On December 31, 2009, it would have been impossible to predict the Kardashian-Jenner family's coming decade of success. Back when Kris Jenner had more children than grandchildren, the reality TV family were still blinking in the spotlight, unsure of where fame would lead them. Perhaps as a test to see how Kim Kardashian's sex-tape free siblings would fare leading a show on their own, Kris green-lit the first Keeping Up With the Kardashians spin off, Kourtney and Khloe take Miami.
Since then, the Kardashians have taken New York City and the Hamptons, too. On the home front in Calabasas we've followed the relationships of Khloé Kardashian and her ex-husband Lamar Odom, Kylie Jenner and her ex-best friend Jordyn Woods, and Rob Kardashian and his ex-girlfriend/mother of his child, Blac Chyna. But the TV shows have increasingly felt more like blooper reels of the family's real life — the one heavily documented by paparazzi and Instagram.
Over the past decade, the supposedly "talentless" Kardashian-Jenners have glued their acrylic nails to the cultural pulse. Kylie Jenner made her first Instagram post just over a year after the platform launched in October 2010. The overly filtered photo of a roaring fire stoked the 14-year-old's career, eventually burning down the established rules of what it means to be famous, "self-made," and a teenage tycoon.
At the forefront of the influencer movement that helped turn her cosmetic company into a billion dollar industry, Kylie, like the rest of her family, knows how to hop on a trend and bank on it. For better, worse or culturally appropriated, it's no accident that the majority of popular Instagram influencers look like Kylie clones. The early days of her Juvederm journey inspired the "Kylie Jenner Lip Challenge," where followers purposely injured their lips by sucking on small cups, bottle caps or shot glasses. Doctors warned that this suctioning of the lips could cause irreparable harm.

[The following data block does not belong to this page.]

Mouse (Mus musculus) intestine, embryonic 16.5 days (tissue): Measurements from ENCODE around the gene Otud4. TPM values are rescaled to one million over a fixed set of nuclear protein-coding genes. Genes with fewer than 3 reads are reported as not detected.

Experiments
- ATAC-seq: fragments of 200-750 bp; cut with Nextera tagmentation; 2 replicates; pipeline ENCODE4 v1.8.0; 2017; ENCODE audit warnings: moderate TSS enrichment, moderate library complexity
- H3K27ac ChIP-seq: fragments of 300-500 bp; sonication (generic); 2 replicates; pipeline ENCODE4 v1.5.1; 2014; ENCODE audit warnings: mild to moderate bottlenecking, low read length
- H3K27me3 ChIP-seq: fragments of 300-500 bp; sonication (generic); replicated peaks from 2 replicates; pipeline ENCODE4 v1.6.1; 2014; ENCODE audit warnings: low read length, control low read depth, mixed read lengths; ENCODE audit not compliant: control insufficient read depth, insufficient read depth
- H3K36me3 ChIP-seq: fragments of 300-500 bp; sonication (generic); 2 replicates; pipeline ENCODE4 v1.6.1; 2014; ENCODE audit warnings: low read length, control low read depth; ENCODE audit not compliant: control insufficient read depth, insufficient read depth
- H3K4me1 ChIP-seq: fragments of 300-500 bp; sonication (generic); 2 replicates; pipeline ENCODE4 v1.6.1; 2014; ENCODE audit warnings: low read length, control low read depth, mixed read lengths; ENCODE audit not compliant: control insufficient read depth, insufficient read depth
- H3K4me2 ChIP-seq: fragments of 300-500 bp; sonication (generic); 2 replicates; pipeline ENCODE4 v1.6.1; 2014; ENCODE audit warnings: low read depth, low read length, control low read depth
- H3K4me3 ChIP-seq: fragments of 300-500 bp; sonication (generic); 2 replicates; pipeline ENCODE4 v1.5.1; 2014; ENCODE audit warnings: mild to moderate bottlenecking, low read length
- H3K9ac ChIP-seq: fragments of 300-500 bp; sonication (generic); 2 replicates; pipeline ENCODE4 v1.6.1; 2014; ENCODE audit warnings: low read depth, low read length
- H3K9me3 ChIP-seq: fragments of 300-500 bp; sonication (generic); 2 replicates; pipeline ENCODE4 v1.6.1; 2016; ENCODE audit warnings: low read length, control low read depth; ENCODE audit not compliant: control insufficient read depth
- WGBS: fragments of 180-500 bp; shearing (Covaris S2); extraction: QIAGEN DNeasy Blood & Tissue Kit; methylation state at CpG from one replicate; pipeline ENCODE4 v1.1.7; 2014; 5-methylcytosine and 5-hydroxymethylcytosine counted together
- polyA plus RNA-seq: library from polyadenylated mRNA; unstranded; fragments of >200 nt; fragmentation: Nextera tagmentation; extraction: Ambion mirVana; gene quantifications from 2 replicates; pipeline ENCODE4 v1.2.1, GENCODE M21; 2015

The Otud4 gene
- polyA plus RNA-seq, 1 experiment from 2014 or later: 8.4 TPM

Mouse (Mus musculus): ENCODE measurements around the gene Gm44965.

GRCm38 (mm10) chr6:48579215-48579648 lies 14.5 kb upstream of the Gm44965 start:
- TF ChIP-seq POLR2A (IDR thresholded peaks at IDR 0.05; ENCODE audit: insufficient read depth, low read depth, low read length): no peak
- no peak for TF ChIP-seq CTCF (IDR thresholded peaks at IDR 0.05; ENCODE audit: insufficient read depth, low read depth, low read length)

Just a month after the lip challenge became a thing, Kylie took to Keeping Up for a public announcement. After seeking counsel from her family, she and her injected lips came out. This marked a turn in the show's purpose — instead of the contrived chaos, the show pivoted to real life, finally fulfilling the promise of the reality TV genre. Adapting to their increasing fame, the family couldn't help but break the fourth wall and address divorces, transitions, children, adultery, and any other big life event that's bound to happen to a family of their size.
Even now, in their 17th season, the family grapples with how real they want to be with fans. Kim's transformation from club kid to Mugler-clad businesswoman slash lawyer has proven all her critics wrong. While she's stayed loyal to Keeping Up, after her notorious Paris robbery in 2016, Kim has gradually slunk away from the spotlight. Seeking independence from the chaos and embarking on her own entrepreneurial ventures, Kourtney also increasingly refuses to film.
As the Kardashians become too famous for their day jobs, it's unclear how much of them we'll see over the next decade. They definitely don't need the reality TV money anymore. They might not even need social media. Back in the mid-2010s, you'd find Kylie on Snapchat hourly, alongside Kim, Kourtney, and Khloé appearing on Instagram Stories for regular peeks into their personal lives. But it's no longer necessary for them to disclose like this; they might maintain their audience better by sustaining a little mystery. They might get tired of scheduling filming around a million other more lucrative and personally fulfilling projects.
Still, if the 2010s theme of the younger KarJenner set rising to fame and surpassing their elders is any indication, this upcoming decade could bode well for Kris Jenner's grandchildren. Kourtney's son Mason, born on the show, sat for his first Keeping Up confessional this year — if his mom is looking for an out, he might just be it. Kim and Kanye's eldest child North West has appeared on multiple magazine covers. Kylie's baby Stormi is poised to take over her mom's cosmetics empire. We're in for at least one more generation of obscene success. In the 2020s, you can bet we'll be keeping up with the Disicks, Wests, Websters, Thompsons — until they get tired of keeping up with us.